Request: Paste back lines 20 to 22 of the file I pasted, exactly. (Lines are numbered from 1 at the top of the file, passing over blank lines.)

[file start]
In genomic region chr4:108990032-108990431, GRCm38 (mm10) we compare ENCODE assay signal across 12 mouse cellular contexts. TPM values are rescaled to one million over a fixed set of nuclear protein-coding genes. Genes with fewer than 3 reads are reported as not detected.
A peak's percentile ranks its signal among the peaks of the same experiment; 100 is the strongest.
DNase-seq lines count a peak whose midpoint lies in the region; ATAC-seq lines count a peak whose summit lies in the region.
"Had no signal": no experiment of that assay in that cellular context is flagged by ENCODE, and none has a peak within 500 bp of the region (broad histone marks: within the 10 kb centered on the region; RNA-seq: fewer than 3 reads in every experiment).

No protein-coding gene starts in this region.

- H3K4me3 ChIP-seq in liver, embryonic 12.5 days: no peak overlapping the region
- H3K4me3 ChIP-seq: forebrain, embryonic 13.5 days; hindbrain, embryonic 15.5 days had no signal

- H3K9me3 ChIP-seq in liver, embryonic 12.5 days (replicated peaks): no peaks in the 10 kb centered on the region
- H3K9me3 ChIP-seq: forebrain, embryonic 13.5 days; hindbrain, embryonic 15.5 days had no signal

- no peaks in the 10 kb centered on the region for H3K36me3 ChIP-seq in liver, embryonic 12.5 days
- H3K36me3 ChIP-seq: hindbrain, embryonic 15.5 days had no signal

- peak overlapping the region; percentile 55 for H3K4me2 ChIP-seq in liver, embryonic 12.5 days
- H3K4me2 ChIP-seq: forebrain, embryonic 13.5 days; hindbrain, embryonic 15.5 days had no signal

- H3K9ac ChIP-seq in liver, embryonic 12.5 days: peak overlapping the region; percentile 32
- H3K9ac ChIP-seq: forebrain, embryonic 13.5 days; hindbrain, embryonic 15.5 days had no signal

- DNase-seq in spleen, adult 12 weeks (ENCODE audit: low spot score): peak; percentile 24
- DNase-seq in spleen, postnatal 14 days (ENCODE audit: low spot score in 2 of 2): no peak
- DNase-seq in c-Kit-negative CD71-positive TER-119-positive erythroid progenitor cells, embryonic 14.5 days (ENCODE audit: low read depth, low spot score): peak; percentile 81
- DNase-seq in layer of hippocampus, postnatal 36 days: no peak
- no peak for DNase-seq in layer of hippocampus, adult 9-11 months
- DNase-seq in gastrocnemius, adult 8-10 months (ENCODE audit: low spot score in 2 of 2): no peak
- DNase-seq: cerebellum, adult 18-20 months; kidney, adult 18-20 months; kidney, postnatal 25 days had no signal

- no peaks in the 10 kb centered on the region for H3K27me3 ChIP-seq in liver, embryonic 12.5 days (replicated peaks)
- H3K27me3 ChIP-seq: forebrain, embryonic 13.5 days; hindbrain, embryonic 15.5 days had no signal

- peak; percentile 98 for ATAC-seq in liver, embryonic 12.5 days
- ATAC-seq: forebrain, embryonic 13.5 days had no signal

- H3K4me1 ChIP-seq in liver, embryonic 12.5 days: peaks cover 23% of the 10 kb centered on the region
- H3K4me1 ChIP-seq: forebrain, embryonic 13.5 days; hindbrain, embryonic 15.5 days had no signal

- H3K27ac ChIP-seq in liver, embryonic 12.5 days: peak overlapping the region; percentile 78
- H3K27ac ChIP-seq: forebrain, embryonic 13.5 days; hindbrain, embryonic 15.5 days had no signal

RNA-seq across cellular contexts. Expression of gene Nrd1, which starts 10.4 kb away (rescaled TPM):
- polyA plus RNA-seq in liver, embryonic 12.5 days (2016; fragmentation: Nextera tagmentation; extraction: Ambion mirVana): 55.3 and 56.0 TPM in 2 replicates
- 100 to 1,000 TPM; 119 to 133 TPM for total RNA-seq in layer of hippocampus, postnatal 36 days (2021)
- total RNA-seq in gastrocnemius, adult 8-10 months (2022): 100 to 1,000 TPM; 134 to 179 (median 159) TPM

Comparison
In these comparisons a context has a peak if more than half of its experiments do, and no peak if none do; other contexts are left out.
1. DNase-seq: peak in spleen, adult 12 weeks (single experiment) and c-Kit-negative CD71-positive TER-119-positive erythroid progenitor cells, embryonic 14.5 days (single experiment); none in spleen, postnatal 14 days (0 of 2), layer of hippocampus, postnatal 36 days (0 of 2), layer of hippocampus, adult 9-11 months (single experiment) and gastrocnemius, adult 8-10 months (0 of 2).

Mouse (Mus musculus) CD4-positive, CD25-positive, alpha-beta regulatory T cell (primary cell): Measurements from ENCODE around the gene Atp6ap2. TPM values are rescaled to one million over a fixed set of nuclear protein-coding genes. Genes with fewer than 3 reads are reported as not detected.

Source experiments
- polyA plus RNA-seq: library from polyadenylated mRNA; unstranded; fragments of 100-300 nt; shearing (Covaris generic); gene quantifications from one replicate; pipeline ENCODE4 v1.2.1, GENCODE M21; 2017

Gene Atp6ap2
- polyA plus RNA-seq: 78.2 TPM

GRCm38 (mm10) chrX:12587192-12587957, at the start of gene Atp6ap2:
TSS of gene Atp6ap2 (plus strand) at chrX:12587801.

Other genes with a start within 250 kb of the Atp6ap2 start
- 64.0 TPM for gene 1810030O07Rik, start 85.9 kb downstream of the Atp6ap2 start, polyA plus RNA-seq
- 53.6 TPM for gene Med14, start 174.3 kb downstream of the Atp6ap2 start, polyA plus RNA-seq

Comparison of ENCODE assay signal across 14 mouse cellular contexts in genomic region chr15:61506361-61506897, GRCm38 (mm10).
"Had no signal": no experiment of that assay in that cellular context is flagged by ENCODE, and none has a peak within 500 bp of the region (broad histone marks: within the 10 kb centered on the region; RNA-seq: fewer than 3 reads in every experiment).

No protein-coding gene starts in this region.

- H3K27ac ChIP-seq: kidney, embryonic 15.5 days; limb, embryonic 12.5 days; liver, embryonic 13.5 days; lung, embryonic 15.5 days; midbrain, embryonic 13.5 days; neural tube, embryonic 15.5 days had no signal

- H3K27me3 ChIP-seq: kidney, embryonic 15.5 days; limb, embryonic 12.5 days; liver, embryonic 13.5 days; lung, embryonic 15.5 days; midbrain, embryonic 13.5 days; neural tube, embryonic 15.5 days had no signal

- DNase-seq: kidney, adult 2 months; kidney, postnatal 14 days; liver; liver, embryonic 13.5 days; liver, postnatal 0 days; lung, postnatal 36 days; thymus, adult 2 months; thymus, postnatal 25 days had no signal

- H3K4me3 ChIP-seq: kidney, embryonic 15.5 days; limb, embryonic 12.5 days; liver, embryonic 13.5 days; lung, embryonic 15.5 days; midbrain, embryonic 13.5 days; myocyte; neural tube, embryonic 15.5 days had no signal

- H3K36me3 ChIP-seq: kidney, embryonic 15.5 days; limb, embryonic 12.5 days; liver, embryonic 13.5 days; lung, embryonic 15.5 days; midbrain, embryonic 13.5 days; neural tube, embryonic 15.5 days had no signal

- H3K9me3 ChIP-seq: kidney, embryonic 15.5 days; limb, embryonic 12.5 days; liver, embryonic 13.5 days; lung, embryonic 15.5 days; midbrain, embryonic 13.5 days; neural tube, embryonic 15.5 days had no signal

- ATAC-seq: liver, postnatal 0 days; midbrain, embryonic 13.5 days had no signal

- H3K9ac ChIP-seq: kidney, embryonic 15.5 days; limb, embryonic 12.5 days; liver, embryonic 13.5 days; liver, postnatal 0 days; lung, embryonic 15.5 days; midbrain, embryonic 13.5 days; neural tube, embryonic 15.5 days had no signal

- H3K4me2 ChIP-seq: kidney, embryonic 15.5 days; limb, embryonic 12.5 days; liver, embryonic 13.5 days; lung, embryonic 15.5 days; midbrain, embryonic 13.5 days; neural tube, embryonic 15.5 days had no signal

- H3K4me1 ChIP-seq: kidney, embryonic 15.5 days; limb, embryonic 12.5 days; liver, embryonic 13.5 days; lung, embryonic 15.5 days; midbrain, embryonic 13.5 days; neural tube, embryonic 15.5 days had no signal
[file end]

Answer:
- no peak for DNase-seq in layer of hippocampus, adult 9-11 months
- DNase-seq in gastrocnemius, adult 8-10 months (ENCODE audit: low spot score in 2 of 2): no peak
- DNase-seq: cerebellum, adult 18-20 months; kidney, adult 18-20 months; kidney, postnatal 25 days had no signal